Highland prepares for fourth group of Syrian refugees
Issued on behalf of the Highland Syrian Resettlement Programme Partners
Highland refugee resettlement partners confirm that they are in the final phase of preparations to receive 6 Syrian refugee families to Inverness in the coming months.
Highland Council Leader, Cllr Margaret Davidson said: “Highland has already welcomed 17 families to our region. Six families arrived in Alness during 2016, a further 4 were resettled in Lochaber in 2017 and most recently 7 Syrian families moved to Dingwall in 2018.”
She added: “We are continuing our commitment to help resettle more refugees from Syria and are working closely with our key partners to ensure that we are in the best position possible to ensure a smooth transition for families when they arrive. We are doing everything that we can to be ready to support them adjust to their new lives in the Highlands.”
A group of officers and volunteers from The Highland Council, Police Scotland, NHS Highland, and Highland Third Sector Interface are working together to put preparations in place for housing, education and health support for the families.
Community group representatives and interested members of the public have been invited to a community engagement event at Charleston Academy to hear about how the Highlands are preparing to welcome more refugees and how people can help. Members of the community will also have the opportunity to ask questions about the refugee resettlement programme.
The meeting will take place at 7pm on Thursday 19 September in Charleston Academy.
Provost of Inverness, Cllr Helen Carmichael, said: “Along with our partners, we have identified Inverness as currently the best-suited location to welcome the fourth group of Syrian refugees to Highland. It has been identified for the available housing, schooling, health support and access to interpretation services. The refugees coming have been through a tremendous ordeal and I am sure many individuals, voluntary groups, local businesses and organisations will want to help them settle in and will rally together to provide the support and hospitality for which we are known across the world.”
Inspector Jim Rice, Police Scotland said: "Police Scotland are committed to assisting Syrian refugees integrate safely and successfully into communities in the Highlands. We're fortunate to serve some of the safest communities in the country and will continue to focus on our top priority of keeping people safe - whatever their culture, race or religious beliefs."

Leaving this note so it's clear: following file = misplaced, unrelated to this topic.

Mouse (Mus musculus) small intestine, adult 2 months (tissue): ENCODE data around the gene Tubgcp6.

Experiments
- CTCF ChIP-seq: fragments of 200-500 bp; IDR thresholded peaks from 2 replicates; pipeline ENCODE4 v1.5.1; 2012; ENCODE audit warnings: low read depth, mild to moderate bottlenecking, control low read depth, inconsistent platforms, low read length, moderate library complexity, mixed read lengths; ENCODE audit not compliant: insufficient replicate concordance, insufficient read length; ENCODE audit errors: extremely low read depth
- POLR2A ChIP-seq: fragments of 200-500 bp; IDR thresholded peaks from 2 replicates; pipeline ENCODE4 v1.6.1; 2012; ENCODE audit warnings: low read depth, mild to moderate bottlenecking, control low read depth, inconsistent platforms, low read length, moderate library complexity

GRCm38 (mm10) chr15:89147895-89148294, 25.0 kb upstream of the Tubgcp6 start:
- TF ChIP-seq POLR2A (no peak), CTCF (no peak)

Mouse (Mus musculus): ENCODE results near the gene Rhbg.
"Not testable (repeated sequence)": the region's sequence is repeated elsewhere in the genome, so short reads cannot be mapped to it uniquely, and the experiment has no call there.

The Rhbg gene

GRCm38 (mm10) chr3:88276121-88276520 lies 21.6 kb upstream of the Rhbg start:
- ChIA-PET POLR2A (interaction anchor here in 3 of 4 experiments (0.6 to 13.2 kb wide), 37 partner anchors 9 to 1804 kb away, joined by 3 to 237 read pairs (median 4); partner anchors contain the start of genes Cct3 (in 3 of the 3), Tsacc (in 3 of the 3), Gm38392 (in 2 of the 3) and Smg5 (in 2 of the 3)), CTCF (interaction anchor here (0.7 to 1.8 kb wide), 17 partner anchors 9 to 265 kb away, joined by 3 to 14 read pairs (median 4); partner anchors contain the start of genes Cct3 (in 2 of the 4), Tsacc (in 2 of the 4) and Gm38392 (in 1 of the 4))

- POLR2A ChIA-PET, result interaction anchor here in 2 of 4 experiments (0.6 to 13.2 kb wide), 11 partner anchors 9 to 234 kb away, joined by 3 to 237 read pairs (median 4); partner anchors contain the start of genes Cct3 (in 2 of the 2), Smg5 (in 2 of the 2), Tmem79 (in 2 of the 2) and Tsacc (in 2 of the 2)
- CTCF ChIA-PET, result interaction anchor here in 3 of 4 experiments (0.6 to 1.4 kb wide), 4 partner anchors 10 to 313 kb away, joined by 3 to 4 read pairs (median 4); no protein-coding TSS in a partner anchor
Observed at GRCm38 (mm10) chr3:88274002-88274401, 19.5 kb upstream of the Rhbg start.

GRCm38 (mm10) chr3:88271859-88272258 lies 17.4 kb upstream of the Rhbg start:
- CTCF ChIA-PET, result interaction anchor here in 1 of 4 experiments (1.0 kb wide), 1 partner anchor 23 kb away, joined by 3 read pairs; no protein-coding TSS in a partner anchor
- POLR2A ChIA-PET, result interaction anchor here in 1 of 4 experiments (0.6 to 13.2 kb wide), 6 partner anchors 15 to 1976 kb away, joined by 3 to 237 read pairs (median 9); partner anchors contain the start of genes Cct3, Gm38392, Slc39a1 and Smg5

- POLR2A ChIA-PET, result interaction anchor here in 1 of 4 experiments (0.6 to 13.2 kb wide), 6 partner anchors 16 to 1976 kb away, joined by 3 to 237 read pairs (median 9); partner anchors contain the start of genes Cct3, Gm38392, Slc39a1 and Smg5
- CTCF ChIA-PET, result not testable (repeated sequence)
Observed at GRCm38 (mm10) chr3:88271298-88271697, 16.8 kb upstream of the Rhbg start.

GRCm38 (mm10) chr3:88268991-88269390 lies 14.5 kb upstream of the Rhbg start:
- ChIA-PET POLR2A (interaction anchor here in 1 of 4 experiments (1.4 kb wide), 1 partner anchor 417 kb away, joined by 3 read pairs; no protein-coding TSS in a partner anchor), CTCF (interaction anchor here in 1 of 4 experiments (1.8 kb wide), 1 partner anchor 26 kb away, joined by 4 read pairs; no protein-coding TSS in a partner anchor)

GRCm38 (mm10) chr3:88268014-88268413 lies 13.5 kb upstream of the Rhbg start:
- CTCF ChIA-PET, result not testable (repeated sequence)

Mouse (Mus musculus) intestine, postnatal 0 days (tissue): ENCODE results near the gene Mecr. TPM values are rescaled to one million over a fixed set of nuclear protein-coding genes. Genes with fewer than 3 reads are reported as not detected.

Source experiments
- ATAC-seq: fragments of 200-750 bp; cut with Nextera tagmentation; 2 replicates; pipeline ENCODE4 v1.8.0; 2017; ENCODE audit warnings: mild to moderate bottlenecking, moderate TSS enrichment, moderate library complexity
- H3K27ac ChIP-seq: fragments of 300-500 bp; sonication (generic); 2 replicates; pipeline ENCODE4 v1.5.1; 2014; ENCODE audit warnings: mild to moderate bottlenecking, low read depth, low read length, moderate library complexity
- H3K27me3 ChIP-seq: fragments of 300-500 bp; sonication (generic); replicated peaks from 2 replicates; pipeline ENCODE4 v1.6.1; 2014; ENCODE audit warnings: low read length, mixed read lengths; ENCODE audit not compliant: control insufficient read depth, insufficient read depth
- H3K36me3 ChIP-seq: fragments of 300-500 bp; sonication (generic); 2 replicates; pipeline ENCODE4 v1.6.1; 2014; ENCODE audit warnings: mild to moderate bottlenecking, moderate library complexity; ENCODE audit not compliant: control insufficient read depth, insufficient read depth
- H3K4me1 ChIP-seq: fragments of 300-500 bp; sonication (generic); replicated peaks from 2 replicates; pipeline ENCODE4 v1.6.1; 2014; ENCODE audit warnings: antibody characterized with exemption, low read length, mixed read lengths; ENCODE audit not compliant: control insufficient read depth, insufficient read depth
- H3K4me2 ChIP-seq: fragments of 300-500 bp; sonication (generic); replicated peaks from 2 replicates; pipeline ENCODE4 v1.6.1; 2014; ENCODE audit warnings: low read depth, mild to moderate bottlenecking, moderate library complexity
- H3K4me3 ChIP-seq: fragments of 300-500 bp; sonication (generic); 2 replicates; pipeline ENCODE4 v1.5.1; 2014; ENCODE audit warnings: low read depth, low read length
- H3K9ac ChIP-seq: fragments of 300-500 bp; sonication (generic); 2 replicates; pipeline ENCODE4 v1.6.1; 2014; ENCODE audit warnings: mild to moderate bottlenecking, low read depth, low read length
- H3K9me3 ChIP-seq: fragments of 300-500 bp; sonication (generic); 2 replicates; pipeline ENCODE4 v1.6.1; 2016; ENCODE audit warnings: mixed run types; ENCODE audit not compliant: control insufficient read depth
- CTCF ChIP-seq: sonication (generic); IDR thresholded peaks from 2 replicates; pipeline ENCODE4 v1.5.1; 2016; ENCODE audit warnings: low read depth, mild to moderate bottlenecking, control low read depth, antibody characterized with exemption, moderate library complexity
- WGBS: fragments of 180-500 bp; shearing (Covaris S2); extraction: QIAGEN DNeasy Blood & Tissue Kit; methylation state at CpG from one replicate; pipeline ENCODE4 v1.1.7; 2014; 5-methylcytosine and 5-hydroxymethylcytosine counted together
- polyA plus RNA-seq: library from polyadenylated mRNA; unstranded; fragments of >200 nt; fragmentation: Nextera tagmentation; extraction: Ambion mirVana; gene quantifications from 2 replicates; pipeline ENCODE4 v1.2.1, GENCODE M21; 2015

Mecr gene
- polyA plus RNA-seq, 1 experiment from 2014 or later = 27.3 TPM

Dr Ken Oates, Consultant in Public Health Medicine, said: "NHS Highland continues to work closely with partner agencies and local general practitioners to ensure that the refugee families have access to high quality health care. We will do all we can to meet their needs."
Mhairi Wylie, Chief Officer, Highland Third Sector Interface said: “Our volunteers have been closely involved in welcoming the previous refugee families to the Highlands. They demonstrate an outstanding commitment to showcasing the best of Highland hospitality, ensuring that these families can come here and experience a future in one of the safest, most beautiful and welcoming areas of the UK.”
The Highland Council has agreed with COSLA to take up to 25 - 30 families, over the period of the UK-wide Vulnerable Persons Resettlement Scheme, subject to the confirmation of available housing, health services and education provision. For this fourth phase, Highland Council is working in partnership with Cairn Housing Association to provide suitable accommodation and regular meetings are taking place with NHS Highland, Police Scotland, Highland Third Sector Interface, In This Together, Highlife Highland and the Department for Work and Pensions to address matters including accommodation, employment/welfare, education and health.
The Home Office and Department for International Development are covering the cost of resettling refugees across the UK.